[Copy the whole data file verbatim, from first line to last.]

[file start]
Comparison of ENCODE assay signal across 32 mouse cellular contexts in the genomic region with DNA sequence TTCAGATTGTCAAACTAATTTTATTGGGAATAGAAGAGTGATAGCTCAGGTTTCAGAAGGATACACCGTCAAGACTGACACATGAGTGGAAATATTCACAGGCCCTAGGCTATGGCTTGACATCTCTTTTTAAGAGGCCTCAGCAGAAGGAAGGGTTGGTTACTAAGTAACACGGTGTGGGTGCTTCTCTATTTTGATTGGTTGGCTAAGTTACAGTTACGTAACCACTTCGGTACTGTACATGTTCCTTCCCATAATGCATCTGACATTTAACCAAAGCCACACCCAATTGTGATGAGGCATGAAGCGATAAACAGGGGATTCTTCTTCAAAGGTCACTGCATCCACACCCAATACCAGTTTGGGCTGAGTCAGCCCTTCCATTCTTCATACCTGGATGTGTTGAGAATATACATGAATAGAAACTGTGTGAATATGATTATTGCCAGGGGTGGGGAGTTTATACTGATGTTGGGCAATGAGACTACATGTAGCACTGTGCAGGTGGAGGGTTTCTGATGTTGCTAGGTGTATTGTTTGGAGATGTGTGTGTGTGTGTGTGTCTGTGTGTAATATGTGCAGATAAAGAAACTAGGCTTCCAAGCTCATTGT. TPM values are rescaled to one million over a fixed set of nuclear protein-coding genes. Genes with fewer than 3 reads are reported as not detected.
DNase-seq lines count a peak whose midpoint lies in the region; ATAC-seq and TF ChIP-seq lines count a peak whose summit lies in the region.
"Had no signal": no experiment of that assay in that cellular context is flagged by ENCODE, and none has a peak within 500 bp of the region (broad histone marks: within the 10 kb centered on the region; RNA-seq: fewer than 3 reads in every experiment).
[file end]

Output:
Comparison of ENCODE assay signal across 32 mouse cellular contexts in the genomic region with DNA sequence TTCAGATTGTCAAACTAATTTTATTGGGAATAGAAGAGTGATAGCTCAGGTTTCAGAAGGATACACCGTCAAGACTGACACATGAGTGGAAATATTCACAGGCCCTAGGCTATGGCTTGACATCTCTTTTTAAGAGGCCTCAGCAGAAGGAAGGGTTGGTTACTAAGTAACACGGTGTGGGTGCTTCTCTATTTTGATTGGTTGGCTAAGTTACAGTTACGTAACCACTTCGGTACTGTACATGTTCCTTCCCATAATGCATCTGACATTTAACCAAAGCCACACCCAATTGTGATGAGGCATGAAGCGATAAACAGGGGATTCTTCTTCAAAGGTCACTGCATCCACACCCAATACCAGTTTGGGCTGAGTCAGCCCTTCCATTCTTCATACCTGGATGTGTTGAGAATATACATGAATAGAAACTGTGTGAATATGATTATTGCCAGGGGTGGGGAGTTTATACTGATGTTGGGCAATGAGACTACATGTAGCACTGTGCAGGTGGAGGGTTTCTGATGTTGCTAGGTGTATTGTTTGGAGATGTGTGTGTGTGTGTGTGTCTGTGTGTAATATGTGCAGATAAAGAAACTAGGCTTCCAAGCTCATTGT. TPM values are rescaled to one million over a fixed set of nuclear protein-coding genes. Genes with fewer than 3 reads are reported as not detected.
DNase-seq lines count a peak whose midpoint lies in the region; ATAC-seq and TF ChIP-seq lines count a peak whose summit lies in the region.
"Had no signal": no experiment of that assay in that cellular context is flagged by ENCODE, and none has a peak within 500 bp of the region (broad histone marks: within the 10 kb centered on the region; RNA-seq: fewer than 3 reads in every experiment).